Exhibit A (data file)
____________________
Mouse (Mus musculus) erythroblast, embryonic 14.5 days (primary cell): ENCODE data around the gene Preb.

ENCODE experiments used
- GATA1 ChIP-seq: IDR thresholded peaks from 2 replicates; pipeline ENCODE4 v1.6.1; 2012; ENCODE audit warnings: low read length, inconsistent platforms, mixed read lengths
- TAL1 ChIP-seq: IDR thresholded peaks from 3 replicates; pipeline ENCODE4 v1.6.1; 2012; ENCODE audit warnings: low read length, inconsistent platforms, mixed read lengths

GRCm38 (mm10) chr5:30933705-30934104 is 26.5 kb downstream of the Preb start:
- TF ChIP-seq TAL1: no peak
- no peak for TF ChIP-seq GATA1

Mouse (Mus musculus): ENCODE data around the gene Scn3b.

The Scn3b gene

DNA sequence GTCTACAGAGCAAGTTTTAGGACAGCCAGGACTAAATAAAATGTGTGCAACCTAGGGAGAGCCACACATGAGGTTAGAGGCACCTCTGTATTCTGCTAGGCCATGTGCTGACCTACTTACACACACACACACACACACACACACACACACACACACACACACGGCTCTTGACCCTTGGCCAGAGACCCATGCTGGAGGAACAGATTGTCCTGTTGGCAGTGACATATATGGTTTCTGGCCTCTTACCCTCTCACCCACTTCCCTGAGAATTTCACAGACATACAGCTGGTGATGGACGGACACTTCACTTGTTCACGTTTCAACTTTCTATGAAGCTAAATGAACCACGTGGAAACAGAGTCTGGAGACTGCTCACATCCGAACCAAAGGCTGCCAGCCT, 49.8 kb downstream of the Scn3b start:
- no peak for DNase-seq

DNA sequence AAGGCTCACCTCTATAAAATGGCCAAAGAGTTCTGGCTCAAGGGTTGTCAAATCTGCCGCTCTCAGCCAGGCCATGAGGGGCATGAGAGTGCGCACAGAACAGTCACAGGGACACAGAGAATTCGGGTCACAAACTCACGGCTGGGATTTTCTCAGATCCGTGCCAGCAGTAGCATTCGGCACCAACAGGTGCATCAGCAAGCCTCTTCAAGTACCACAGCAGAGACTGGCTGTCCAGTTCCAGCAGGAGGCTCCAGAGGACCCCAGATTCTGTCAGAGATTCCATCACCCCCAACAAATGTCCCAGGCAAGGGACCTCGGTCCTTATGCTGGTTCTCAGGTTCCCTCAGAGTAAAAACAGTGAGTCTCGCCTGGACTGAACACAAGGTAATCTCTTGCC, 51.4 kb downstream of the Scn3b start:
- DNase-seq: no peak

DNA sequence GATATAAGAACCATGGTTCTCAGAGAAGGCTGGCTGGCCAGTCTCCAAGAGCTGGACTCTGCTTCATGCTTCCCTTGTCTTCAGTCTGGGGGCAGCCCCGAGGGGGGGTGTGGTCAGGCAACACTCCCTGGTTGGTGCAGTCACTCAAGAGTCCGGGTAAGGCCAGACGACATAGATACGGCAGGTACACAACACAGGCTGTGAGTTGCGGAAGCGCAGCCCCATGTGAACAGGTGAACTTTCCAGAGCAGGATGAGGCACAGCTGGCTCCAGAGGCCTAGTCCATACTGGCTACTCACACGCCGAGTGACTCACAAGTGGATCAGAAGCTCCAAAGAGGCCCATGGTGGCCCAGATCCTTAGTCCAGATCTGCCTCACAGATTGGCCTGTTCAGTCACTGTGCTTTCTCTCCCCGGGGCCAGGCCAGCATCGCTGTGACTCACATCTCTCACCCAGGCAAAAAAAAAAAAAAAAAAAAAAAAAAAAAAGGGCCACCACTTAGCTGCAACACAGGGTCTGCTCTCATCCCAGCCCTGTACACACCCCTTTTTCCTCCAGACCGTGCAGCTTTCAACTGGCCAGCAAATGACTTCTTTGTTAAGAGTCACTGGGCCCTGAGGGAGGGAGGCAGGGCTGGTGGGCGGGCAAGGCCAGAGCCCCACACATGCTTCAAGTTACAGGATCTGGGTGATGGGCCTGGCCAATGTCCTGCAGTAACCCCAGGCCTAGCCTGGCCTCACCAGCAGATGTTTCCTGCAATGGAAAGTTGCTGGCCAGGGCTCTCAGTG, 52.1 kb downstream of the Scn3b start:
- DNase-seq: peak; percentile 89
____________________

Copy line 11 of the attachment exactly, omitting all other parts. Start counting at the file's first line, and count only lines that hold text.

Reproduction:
- no peak for DNase-seq